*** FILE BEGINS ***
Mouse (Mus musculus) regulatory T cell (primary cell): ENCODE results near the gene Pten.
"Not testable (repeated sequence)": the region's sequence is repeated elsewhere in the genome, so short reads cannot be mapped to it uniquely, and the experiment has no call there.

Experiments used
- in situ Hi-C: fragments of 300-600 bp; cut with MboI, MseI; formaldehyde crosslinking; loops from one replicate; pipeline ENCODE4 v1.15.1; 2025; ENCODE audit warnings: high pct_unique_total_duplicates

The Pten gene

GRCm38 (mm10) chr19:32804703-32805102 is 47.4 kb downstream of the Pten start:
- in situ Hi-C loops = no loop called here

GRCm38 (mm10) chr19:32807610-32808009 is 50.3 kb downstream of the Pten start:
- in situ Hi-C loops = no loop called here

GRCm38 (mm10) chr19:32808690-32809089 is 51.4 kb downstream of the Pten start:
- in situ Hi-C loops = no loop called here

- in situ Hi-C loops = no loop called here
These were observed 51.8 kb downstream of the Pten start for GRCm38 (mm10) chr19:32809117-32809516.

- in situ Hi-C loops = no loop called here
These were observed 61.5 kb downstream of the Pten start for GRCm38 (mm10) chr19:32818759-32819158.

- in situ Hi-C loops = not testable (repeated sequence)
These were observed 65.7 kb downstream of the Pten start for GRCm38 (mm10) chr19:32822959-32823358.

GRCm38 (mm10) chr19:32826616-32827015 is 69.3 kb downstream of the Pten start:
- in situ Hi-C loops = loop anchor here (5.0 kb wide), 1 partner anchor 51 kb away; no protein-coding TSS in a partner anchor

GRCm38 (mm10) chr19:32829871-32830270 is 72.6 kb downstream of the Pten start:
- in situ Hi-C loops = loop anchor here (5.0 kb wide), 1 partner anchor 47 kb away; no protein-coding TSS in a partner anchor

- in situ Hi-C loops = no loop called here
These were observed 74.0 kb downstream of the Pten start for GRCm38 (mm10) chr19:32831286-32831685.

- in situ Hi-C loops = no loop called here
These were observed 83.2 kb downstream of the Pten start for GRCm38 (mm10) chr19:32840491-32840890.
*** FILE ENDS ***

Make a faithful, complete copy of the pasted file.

Mouse (Mus musculus) regulatory T cell (primary cell): ENCODE results near the gene Pten.
"Not testable (repeated sequence)": the region's sequence is repeated elsewhere in the genome, so short reads cannot be mapped to it uniquely, and the experiment has no call there.

Experiments used
- in situ Hi-C: fragments of 300-600 bp; cut with MboI, MseI; formaldehyde crosslinking; loops from one replicate; pipeline ENCODE4 v1.15.1; 2025; ENCODE audit warnings: high pct_unique_total_duplicates

The Pten gene

GRCm38 (mm10) chr19:32804703-32805102 is 47.4 kb downstream of the Pten start:
- in situ Hi-C loops = no loop called here

GRCm38 (mm10) chr19:32807610-32808009 is 50.3 kb downstream of the Pten start:
- in situ Hi-C loops = no loop called here

GRCm38 (mm10) chr19:32808690-32809089 is 51.4 kb downstream of the Pten start:
- in situ Hi-C loops = no loop called here

- in situ Hi-C loops = no loop called here
These were observed 51.8 kb downstream of the Pten start for GRCm38 (mm10) chr19:32809117-32809516.

- in situ Hi-C loops = no loop called here
These were observed 61.5 kb downstream of the Pten start for GRCm38 (mm10) chr19:32818759-32819158.

- in situ Hi-C loops = not testable (repeated sequence)
These were observed 65.7 kb downstream of the Pten start for GRCm38 (mm10) chr19:32822959-32823358.

GRCm38 (mm10) chr19:32826616-32827015 is 69.3 kb downstream of the Pten start:
- in situ Hi-C loops = loop anchor here (5.0 kb wide), 1 partner anchor 51 kb away; no protein-coding TSS in a partner anchor

GRCm38 (mm10) chr19:32829871-32830270 is 72.6 kb downstream of the Pten start:
- in situ Hi-C loops = loop anchor here (5.0 kb wide), 1 partner anchor 47 kb away; no protein-coding TSS in a partner anchor

- in situ Hi-C loops = no loop called here
These were observed 74.0 kb downstream of the Pten start for GRCm38 (mm10) chr19:32831286-32831685.

- in situ Hi-C loops = no loop called here
These were observed 83.2 kb downstream of the Pten start for GRCm38 (mm10) chr19:32840491-32840890.